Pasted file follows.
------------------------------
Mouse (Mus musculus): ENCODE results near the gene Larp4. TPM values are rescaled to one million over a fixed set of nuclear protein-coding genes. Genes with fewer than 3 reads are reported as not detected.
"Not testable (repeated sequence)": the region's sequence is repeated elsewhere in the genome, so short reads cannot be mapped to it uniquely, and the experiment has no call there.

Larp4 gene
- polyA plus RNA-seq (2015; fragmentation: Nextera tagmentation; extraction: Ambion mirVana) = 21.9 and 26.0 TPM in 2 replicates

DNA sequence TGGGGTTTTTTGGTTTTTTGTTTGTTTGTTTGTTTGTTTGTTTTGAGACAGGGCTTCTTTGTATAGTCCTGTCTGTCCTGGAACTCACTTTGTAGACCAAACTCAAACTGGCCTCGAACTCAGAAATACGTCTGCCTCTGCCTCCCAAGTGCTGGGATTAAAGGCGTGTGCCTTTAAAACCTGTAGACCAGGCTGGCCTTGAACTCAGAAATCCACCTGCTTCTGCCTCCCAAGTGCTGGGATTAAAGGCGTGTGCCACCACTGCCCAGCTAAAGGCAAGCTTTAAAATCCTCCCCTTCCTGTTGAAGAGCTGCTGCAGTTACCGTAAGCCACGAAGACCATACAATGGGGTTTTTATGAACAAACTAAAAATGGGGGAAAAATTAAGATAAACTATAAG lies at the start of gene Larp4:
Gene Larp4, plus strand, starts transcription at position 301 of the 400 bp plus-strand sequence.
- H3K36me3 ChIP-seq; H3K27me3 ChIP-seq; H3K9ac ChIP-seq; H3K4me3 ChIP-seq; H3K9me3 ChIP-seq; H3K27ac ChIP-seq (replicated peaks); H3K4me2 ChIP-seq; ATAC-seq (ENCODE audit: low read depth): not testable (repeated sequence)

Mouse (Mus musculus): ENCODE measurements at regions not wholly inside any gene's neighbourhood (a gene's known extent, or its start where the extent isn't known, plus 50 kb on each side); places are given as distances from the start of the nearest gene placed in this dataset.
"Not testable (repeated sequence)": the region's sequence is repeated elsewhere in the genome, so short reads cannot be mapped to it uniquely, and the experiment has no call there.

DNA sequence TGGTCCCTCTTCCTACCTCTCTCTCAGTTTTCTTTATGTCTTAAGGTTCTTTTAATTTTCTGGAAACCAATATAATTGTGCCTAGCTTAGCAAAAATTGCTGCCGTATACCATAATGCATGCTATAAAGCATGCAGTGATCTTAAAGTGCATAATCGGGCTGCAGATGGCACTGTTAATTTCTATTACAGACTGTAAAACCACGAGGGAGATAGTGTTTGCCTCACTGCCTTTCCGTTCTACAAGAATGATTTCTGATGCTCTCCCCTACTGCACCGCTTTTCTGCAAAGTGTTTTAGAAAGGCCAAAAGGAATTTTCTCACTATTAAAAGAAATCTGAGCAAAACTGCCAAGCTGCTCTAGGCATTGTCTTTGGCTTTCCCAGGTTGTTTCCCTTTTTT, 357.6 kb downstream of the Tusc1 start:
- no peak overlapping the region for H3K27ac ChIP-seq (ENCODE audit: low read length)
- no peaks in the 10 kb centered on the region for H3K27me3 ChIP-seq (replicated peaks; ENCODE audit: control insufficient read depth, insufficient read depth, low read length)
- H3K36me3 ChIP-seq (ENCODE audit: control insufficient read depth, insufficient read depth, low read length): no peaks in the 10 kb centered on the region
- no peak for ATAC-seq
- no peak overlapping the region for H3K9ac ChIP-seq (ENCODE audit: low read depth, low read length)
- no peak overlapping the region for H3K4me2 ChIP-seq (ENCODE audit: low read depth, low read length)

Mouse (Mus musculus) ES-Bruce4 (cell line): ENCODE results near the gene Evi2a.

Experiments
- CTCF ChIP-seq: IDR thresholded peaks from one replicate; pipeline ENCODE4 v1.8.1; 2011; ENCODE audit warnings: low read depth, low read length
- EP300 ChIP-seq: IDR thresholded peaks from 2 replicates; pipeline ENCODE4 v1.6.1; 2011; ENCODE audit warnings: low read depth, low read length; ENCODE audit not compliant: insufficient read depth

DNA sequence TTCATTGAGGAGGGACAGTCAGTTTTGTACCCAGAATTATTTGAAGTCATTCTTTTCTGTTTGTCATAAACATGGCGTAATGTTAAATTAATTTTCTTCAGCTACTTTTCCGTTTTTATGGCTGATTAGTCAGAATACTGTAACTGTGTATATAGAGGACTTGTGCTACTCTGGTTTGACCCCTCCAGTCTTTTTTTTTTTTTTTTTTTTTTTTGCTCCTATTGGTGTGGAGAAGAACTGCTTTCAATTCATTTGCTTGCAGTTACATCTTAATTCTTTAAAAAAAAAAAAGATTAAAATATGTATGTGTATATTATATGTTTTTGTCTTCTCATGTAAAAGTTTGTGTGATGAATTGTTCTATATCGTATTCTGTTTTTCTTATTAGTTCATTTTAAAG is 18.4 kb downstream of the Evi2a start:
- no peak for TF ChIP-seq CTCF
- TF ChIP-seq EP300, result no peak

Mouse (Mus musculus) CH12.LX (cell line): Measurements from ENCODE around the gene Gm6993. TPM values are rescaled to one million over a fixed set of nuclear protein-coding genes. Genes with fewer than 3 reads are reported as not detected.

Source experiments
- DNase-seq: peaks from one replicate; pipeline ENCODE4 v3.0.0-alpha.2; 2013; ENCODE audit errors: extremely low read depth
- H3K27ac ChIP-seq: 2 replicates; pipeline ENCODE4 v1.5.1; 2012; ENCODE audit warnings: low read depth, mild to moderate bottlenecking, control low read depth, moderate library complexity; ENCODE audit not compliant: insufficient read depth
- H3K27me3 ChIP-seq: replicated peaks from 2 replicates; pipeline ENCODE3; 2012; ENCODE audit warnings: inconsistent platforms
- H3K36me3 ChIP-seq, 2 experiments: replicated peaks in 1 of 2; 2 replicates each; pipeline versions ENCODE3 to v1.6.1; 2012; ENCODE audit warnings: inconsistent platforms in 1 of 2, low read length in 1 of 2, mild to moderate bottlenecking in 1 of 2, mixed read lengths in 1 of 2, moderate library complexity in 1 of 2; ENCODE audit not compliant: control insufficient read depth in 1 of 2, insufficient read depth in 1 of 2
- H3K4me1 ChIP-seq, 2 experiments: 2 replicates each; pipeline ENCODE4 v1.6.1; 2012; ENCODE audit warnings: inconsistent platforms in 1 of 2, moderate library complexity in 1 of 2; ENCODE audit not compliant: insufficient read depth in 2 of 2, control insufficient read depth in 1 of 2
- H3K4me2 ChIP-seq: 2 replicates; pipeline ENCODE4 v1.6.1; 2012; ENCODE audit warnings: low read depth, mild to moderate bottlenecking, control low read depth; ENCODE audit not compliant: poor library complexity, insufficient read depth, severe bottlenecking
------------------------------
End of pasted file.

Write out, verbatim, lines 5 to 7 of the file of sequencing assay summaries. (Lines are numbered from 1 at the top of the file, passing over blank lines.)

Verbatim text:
DNA sequence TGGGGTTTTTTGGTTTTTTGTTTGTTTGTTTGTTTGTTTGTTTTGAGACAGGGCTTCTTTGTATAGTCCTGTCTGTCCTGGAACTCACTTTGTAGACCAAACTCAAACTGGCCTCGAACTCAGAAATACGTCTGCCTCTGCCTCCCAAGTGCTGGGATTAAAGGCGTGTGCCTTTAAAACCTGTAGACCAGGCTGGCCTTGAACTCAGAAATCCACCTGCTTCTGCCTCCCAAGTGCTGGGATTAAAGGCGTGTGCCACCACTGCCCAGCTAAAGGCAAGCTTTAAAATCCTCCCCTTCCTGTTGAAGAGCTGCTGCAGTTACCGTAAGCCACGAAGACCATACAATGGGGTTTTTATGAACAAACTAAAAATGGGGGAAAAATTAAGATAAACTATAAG lies at the start of gene Larp4:
Gene Larp4, plus strand, starts transcription at position 301 of the 400 bp plus-strand sequence.
- H3K36me3 ChIP-seq; H3K27me3 ChIP-seq; H3K9ac ChIP-seq; H3K4me3 ChIP-seq; H3K9me3 ChIP-seq; H3K27ac ChIP-seq (replicated peaks); H3K4me2 ChIP-seq; ATAC-seq (ENCODE audit: low read depth): not testable (repeated sequence)